Today there are 535 members and dinner is served in the magnificent Members’ Dining Room, under the painted gaze of illustrious past admirals and commodores. The room is adorned with silver trophies and scenes of the high seas, and waiters bring course after course from the kitchens and wine cellars below. There are bedrooms for overnight stays, a room for members to keep their ‘mess kit’ or black tie, which is required dress on Saturday nights, and even gun lockers for shooting parties.
But sailing is the club’s raision d’être and neither a title nor a fortune are a guarantee of entry. The club professes that “any gentleman or lady actively interested in yachting” is eligible for nomination.
The Squadron was where yacht racing was born. In the early 1800s the aristocracy came to Cowes to socialise and cruise in their boats. The first races were duels between the yachts of the day, then rules for fleet racing were drawn up. The first club regatta, later to become Cowes Week, was in 1826. For more than a century the reigning monarch would be there to present the King’s or Queen’s trophy.
Some of history’s greatest yachtsmen are on the Squadron’s membership roll: Sir Thomas Sopwith, John Illingworth, Sir Francis Chichester, Sir Alec Rose, Sir Robin Knox-Johnston. Ties with the Navy are strong and some of British maritime history’s most famous names have been Squadron members, not least Nelson’s vice-admiral Sir Thomas Masterman Hardy who commanded HMS Victory at the Battle of Trafalgar, Admiral Lord Cochrane who was the inspriation for C.S. Forester’s Hornblower novels and Admiral Sir Jeremy Black, captain of the aircraft carrier HMS Invincible during the Falklands War.
Perhaps the club is still best known around the world for hosting the race around the Isle of Wight in 1851 won by the schooner America, which took home what became known as the America’s Cup. The Squadron donated the Cup itself in 1851 and mounted a number of challenges to win it back.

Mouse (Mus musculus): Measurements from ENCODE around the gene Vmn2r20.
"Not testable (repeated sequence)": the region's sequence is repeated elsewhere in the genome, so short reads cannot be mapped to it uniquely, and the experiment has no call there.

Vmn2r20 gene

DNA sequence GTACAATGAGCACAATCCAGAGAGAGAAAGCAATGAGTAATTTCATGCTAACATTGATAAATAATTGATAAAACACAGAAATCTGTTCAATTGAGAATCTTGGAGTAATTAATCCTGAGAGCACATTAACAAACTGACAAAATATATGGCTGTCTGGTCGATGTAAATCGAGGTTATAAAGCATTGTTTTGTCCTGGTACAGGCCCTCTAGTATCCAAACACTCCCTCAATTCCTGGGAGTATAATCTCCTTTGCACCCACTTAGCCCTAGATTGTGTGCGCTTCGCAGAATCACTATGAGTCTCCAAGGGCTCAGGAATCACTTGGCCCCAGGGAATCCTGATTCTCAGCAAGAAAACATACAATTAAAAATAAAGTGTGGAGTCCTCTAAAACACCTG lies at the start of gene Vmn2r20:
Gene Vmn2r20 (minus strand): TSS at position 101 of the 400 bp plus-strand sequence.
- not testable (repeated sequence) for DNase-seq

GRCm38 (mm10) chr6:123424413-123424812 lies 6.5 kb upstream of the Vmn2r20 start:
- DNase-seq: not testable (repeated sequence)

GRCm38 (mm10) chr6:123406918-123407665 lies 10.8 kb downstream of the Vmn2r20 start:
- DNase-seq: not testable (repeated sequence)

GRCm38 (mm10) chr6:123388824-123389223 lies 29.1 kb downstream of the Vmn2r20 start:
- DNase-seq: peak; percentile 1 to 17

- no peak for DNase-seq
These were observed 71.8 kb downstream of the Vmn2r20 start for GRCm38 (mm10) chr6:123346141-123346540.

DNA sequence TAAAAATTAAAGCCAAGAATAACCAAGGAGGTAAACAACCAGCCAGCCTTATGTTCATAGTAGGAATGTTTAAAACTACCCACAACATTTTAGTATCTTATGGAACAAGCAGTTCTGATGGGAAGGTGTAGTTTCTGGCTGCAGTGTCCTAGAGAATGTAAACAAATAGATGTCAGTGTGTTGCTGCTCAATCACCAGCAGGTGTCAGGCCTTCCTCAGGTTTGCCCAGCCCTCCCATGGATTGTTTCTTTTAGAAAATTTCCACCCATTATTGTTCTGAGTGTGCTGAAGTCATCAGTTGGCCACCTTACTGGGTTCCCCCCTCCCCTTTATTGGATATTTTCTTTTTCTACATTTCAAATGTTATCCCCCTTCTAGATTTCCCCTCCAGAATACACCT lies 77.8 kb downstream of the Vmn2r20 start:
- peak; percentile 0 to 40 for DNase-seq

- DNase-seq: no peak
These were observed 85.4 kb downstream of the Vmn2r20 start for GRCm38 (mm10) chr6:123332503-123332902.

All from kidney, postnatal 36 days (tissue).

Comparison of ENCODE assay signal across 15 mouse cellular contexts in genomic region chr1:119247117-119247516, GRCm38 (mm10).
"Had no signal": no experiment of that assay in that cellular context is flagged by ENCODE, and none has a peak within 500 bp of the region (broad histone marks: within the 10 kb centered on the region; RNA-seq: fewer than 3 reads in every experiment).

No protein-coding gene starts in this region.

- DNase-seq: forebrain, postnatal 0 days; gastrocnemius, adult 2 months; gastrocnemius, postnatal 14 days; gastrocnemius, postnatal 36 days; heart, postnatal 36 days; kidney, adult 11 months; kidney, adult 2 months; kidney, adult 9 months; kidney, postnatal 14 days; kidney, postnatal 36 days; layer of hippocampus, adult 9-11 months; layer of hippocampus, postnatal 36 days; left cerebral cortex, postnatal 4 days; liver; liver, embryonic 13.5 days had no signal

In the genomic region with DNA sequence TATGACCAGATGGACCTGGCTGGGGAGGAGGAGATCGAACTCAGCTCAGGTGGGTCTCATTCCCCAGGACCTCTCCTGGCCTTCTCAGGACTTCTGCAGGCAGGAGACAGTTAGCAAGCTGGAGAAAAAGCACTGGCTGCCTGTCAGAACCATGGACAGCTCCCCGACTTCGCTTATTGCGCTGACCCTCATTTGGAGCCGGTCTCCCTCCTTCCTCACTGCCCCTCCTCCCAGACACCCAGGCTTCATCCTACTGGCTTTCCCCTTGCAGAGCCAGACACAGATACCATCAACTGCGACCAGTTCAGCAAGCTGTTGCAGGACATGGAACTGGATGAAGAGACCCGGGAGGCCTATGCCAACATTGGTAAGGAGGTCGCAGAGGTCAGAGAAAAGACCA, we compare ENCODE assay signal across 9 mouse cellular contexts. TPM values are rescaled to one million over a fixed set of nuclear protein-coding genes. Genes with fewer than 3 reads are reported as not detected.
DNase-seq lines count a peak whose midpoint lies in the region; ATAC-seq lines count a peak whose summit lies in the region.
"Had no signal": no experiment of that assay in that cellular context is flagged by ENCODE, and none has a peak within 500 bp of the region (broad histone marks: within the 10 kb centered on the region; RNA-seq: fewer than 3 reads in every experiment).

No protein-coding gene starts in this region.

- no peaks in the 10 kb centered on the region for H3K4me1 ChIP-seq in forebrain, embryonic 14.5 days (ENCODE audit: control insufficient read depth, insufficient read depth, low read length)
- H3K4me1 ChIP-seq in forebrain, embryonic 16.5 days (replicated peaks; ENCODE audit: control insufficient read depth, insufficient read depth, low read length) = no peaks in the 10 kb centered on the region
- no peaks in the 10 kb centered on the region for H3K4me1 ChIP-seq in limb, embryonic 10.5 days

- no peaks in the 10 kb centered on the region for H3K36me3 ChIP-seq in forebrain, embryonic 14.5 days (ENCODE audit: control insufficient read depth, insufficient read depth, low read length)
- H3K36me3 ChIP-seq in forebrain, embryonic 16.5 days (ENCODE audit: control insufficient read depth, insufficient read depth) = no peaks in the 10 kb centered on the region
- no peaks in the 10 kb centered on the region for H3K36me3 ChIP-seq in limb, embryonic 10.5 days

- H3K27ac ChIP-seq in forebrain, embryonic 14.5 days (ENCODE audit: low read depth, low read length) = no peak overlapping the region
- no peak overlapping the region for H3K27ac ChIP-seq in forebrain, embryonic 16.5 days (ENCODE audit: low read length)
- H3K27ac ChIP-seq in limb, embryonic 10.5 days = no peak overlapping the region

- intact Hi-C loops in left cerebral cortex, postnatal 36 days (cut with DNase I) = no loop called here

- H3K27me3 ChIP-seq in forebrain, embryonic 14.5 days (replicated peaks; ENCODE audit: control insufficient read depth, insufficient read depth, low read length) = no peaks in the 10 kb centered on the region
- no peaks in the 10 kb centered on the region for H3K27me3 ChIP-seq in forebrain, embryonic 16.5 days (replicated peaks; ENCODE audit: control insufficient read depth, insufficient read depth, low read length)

More than 160 years later the America’s Cup has still never been won by a British challenger, but now the commodore believes the Royal Yacht Squadron has “the best chance we have ever had” with its sponsorship of Ben Ainslie Racing as official British challenger for the 2017 Cup.
More immediately, this year the club is celebrating its 200th anniversary in a summer-long extravaganza. The highlight will the Squadron Regatta in July, a week of racing and what’s being billed as ‘spectacular social gatherings’, including a grand ball for members of 25 invited clubs from around the world. Yachts from the USA and the Caribbean will arrive after crossing the Atlantic for the Regatta and then stay on for Cowes Week and the Rolex Fastnet Race.
The Squadron is gearing up for the events with a complete refurbishment of the ground floor of the Castle, as well as taking on extra staff, compiling special menus and considerably increasing the usual wine orders.
When I was invited inside the Castle for this article I was the envy of sailing friends. Some recalled their own, never-forgotten visits, one to deliver a harp for a musical soiree, another invited by a member for a drink, surprised to discover that there is no bar; instead stewards know when top-ups are needed and appear bearing glasses on silver trays.